In March of 1882 a little known journal that had been founded only two years prior was about to go under – nobody wanted to read it, and its owner was tired of putting any more money into it. But an enthusiastic entomologist named Samuel H. Scudder, who at that time, after many years of doing various unpaid jobs, was finally holding the prestigious position of an Assistant Librarian at Harvard University, had recognized the potential of that publication and decided to save it. He edited the journal until 1886, ensuring that it would gain prominence and a much greater readership. Thanks to his enthusiasm the journal had survived, and later became somewhat influential in the academic circles.
But in addition to his penchant for saving obscure publications from oblivion, Scudder was one of the most prolific and influential American zoologists. His list of papers and books includes 791 titles (!), and many of them deal with my favorite group, the Orthoptera. Because of his contribution to the taxonomy of orthopterans, 24 species of grasshoppers and katydids carry his name (scudderi), as does one genus, the elegant Scudderia, also known as the Bush katydid.
I always knew that one species of Scudderia was common in my backyard, the Fork-tailed katydid (S. furcata), and its short, high-pitched clicking calls can be heard almost every night from the deck of the house. But a few nights ago I noticed a different call coming from the garden, and was pleased to find a new neighbor – the Treetop bush katydid (S. fasciata). Bush katydids are graceful, delicate creatures that feed on leaves and flowers of a variety of plants, and in our garden they seem to be particularly fond of bee balm flowers and a few other ornamentals. They spend their entire lives either high in the canopy or in tall bushes, and never descend to the ground. Female bush katydids lay eggs on the vegetation, but do it in a truly masterful way. Rather than laying eggs on the surface of leaves or bark, which many arboreal katydids do, they perform the almost impossible feat of splitting the leaf in two – along its thin edge! – and insert the eggs between the two layers of the epidermis. Obviously, in order to fit there, the eggs must be really thin, and in fact they are so thin as to be virtually translucent when they are initially deposited. They harden and darken as they age, but remain remarkably two-dimensional. Well hidden inside the leaf’s tissue, eggs of Scudderia are probably at a much lower risk from parasitoid wasps, which often wipe out most of katydid egg clutches.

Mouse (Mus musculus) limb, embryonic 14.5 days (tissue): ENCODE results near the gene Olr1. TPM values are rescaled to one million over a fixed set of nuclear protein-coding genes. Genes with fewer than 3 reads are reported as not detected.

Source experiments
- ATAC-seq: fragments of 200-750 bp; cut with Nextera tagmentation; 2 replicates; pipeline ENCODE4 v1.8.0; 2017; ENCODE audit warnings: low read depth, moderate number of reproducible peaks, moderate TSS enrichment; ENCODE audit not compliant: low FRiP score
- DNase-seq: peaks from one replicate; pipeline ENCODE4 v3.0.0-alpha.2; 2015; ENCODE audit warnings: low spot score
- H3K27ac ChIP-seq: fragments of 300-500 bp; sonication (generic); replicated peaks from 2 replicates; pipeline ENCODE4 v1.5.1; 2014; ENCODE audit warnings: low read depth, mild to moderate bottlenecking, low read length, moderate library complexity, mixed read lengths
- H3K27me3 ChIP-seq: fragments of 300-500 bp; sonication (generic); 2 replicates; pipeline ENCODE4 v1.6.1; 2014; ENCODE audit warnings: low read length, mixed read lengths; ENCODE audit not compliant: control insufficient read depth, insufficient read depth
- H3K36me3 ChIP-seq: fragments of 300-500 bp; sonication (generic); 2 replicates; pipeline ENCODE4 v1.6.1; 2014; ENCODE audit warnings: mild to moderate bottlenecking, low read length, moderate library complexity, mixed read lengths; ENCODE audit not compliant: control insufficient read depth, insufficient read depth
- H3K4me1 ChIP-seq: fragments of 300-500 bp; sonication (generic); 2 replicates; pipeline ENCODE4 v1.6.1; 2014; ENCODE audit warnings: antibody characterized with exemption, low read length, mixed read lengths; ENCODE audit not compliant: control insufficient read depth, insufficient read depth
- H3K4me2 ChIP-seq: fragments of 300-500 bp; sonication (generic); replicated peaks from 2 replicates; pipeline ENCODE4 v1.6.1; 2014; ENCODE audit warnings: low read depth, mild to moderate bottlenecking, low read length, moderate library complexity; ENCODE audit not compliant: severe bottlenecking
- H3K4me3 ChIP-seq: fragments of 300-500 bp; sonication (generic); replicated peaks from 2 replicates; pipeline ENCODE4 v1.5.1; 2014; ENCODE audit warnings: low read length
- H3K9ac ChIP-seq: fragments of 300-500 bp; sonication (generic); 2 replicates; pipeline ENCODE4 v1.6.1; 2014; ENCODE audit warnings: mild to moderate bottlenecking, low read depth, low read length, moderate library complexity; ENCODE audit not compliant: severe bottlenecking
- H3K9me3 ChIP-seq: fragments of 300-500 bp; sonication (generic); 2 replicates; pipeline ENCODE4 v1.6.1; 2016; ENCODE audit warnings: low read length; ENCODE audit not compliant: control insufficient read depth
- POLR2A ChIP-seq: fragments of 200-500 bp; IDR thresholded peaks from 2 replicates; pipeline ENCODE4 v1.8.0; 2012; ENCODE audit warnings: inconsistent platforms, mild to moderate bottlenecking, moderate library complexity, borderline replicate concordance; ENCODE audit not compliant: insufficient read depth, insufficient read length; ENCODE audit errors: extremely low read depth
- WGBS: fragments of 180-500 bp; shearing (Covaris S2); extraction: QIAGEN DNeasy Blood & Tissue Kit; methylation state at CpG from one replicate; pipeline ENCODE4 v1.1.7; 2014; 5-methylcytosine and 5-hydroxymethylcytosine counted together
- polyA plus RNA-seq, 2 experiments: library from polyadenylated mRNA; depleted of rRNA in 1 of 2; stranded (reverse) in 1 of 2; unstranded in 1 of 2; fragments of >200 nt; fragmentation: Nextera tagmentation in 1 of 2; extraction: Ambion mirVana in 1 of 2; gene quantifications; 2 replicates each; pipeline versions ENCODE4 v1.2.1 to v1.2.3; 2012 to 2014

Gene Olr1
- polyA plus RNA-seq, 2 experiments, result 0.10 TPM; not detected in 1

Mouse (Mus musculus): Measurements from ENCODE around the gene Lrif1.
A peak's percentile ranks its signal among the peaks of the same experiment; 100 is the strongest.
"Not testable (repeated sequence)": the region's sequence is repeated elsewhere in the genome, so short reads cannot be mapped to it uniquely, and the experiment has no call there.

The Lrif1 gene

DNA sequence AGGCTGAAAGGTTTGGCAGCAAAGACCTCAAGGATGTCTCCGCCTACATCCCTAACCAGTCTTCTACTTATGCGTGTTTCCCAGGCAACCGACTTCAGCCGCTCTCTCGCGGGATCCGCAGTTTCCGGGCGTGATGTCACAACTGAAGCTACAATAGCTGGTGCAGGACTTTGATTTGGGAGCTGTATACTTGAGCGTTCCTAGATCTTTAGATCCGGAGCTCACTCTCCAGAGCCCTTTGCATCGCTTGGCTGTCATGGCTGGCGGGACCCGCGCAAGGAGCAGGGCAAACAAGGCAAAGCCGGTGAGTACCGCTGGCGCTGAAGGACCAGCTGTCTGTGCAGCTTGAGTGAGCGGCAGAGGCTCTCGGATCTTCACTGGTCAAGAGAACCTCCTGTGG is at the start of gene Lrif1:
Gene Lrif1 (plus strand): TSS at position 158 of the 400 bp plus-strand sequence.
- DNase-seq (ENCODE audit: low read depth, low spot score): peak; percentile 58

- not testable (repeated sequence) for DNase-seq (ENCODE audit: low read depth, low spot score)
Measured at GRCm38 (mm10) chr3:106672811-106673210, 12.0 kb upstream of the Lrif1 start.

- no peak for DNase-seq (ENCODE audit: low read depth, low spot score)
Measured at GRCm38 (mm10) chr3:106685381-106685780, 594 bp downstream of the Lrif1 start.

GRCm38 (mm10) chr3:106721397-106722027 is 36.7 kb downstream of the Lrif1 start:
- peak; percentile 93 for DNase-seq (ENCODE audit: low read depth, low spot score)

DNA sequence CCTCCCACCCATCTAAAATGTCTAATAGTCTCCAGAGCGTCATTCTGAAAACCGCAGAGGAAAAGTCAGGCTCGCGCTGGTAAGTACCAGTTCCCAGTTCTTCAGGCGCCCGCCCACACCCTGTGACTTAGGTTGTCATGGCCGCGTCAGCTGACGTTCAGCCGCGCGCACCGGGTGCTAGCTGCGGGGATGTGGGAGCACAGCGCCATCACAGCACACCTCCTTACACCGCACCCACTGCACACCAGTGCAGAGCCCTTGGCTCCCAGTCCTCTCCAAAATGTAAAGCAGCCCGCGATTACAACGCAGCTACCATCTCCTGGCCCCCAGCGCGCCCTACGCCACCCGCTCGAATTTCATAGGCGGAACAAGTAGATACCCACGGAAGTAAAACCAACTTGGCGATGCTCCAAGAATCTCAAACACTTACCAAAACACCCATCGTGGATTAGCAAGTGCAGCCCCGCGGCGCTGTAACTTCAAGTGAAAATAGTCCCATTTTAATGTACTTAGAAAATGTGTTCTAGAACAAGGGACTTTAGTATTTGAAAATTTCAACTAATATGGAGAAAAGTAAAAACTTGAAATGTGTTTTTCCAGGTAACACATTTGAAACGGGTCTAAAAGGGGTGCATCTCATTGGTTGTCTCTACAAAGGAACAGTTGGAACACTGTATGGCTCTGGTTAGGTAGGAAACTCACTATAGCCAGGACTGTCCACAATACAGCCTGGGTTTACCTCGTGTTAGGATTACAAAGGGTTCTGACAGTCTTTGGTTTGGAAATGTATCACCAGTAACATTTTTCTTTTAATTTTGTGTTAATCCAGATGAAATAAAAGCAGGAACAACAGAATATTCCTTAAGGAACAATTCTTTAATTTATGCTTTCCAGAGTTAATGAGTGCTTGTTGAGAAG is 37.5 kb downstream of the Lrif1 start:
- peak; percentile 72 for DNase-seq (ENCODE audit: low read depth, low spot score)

Bush katydids have also one very interesting feature – they apparently can count. Males of the Broad-winged bush katydid (S. pistillata) produce several types of call, but only one is designed to attract females. It usually starts with a typical single phrase, with only a few syllables (to the human ear these sound like a slow “chirp”), but each subsequent phrase adds one more syllable. It has been shown that females preferentially mate with males who produce the highest number syllables at the end of a calling bout. This is probably because longer phrases require more energy to produce, and thus are an honest indication of the male’s health and the ability to invest in his offspring.
Bush katydids are hardy creatures, and I sometimes find them well into late October. Their pretty nymphs are also some of the first katydids to appear in the late spring. They can be identified by their color patter, which often has vivid emerald and orange accents, and by the presence of a small “cone” on the top of their head (this “cone” disappears in adult katydids).
Not surprisingly, the beautiful Scudderia is one of my favorite genera of North American katydids, and its members are deserving bearers of the name of one of America’s greatest naturalists. Oh, and the journal that Samuel Scudder saved from oblivion? It was Science.